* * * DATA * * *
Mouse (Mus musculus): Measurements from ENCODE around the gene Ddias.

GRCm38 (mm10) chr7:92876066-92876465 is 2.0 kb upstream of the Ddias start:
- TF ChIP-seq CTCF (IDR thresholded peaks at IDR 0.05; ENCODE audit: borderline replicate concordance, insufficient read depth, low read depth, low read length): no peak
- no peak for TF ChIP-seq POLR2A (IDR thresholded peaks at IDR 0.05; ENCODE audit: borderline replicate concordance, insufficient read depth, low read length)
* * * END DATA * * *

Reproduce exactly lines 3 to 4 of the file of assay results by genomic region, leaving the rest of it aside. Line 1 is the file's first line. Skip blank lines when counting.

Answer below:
- TF ChIP-seq CTCF (IDR thresholded peaks at IDR 0.05; ENCODE audit: borderline replicate concordance, insufficient read depth, low read depth, low read length): no peak
- no peak for TF ChIP-seq POLR2A (IDR thresholded peaks at IDR 0.05; ENCODE audit: borderline replicate concordance, insufficient read depth, low read length)